The last Alfa Romeo I waved goodbye to was welded to my father’s driveway. The 1971 GT Junior came from an era when Italian cars had more rust holes than Swiss cheese. It was lifted onto a scrap lorry and never seen again…
There was a hint of the same feeling when the driver arrived to collect the Giulietta this afternoon. Some cars just get under your skin – some cars don’t. You have to be passionate about driving to own an Alfa, or you may as well buy a Ford and talk about fuel economy.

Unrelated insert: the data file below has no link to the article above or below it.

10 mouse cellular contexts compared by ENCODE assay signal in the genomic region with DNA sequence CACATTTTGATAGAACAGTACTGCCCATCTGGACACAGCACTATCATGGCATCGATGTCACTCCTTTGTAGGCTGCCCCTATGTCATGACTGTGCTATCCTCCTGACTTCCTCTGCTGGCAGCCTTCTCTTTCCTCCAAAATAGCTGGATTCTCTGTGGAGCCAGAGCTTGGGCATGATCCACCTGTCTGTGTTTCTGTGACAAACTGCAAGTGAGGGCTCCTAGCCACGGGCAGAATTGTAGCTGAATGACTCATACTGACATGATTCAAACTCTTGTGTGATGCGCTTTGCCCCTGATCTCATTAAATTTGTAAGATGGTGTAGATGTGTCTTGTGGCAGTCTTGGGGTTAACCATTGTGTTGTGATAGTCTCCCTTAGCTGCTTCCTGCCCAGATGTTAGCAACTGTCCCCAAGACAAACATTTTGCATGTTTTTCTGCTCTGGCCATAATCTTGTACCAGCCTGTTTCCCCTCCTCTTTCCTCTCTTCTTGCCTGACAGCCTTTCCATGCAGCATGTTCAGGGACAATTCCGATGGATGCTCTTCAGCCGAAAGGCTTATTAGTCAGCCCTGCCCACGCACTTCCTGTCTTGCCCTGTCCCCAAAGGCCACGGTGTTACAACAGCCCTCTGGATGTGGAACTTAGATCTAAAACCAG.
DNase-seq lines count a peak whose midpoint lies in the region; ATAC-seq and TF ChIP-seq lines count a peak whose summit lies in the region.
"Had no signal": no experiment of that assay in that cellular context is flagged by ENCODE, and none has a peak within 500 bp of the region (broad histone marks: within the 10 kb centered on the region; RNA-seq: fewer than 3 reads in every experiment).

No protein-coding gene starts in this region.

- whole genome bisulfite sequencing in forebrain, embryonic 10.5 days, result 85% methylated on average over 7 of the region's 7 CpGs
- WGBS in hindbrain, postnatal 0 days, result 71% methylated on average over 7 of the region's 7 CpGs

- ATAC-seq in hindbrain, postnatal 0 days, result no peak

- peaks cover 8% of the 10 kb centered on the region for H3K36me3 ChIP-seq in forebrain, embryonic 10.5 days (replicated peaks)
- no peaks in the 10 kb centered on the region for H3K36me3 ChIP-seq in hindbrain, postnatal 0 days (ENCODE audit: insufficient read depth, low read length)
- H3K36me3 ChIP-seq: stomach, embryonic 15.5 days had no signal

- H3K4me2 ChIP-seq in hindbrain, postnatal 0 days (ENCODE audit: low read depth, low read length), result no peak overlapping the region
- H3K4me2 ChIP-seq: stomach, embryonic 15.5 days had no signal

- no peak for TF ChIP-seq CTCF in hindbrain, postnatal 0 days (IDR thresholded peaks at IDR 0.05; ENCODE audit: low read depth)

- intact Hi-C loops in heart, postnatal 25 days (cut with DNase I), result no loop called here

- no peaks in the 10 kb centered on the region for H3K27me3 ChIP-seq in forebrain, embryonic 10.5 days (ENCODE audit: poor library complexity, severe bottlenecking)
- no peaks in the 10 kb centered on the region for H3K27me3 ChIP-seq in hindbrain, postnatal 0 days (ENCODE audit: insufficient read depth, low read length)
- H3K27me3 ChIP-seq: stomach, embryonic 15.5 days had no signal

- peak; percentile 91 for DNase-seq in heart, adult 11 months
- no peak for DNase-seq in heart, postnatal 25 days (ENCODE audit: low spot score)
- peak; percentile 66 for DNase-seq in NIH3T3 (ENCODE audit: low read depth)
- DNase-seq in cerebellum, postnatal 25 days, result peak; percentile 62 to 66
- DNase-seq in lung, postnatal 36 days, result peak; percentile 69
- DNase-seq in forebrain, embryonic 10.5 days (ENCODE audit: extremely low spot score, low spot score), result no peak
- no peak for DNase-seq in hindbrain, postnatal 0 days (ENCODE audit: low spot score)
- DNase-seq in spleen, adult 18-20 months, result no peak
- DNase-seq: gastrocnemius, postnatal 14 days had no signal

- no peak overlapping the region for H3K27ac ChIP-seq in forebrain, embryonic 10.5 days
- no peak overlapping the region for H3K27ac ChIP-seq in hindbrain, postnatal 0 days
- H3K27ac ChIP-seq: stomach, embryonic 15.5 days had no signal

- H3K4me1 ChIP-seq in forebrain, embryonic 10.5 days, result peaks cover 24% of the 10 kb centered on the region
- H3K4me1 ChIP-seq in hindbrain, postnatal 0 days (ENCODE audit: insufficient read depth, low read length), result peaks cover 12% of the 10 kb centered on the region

Yes, it’s not perfect – our earlier reports warned drivers of the perils of tiny, Italianate foot pedals. Then there are the niggly little things, like a sun visor that is either up or down, with no stopping in-between.
Jessica found an rather wicked blind spot on the driver’s side, I loathe the ‘beep-beep’ alarm warning that is so 1980s and the seats that require you to supply your own padding.
But hey, this is an Alfa Romeo and you just learn to live with it – and enjoy a family hatchback that looks like no other, is powered by a remarkable 1.4 petrol engine and puts a little passion back into your daily drive to the office.